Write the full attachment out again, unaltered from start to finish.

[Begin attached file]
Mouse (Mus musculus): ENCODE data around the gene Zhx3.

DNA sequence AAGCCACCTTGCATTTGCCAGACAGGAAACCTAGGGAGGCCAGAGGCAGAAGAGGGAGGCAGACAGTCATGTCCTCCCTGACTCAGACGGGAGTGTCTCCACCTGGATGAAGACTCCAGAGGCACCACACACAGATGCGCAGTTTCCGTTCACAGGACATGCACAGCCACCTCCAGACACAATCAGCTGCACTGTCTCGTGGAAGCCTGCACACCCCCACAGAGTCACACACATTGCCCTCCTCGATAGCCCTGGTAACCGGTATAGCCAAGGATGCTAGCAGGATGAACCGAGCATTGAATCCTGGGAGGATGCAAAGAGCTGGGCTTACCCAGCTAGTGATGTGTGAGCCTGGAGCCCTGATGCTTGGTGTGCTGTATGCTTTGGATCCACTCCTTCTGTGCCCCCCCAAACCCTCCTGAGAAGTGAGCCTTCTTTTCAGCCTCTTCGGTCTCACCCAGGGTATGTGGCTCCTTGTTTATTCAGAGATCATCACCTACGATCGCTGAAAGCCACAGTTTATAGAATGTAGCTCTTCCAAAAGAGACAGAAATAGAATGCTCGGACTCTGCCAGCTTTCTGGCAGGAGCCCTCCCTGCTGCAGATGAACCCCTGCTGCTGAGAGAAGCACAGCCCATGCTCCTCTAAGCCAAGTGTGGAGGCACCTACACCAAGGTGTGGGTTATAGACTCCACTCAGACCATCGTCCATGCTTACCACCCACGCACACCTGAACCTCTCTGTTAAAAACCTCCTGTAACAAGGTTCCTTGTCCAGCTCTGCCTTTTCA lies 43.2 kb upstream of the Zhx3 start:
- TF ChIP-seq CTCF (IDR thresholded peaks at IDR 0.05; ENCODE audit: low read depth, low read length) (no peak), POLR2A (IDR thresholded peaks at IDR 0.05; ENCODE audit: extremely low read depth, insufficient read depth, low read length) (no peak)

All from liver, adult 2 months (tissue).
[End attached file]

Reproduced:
Mouse (Mus musculus): ENCODE data around the gene Zhx3.

DNA sequence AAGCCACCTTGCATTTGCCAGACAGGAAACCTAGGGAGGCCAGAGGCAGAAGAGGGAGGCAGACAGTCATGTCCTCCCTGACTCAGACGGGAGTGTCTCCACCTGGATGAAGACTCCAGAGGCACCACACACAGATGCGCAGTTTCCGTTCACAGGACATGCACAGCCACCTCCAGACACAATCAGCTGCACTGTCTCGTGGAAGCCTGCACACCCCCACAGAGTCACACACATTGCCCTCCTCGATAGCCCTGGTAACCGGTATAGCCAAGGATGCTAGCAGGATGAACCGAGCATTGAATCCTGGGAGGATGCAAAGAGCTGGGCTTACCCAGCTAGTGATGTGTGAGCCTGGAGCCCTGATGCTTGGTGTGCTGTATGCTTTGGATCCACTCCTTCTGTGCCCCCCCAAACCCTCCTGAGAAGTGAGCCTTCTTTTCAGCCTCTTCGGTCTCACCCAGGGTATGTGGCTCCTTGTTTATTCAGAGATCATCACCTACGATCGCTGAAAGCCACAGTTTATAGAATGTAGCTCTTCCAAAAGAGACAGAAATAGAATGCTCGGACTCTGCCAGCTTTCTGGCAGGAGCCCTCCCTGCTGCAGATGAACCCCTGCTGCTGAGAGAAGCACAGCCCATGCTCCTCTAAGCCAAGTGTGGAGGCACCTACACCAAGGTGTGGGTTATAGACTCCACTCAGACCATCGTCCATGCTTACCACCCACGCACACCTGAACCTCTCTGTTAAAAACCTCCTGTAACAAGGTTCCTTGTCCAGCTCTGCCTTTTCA lies 43.2 kb upstream of the Zhx3 start:
- TF ChIP-seq CTCF (IDR thresholded peaks at IDR 0.05; ENCODE audit: low read depth, low read length) (no peak), POLR2A (IDR thresholded peaks at IDR 0.05; ENCODE audit: extremely low read depth, insufficient read depth, low read length) (no peak)

All from liver, adult 2 months (tissue).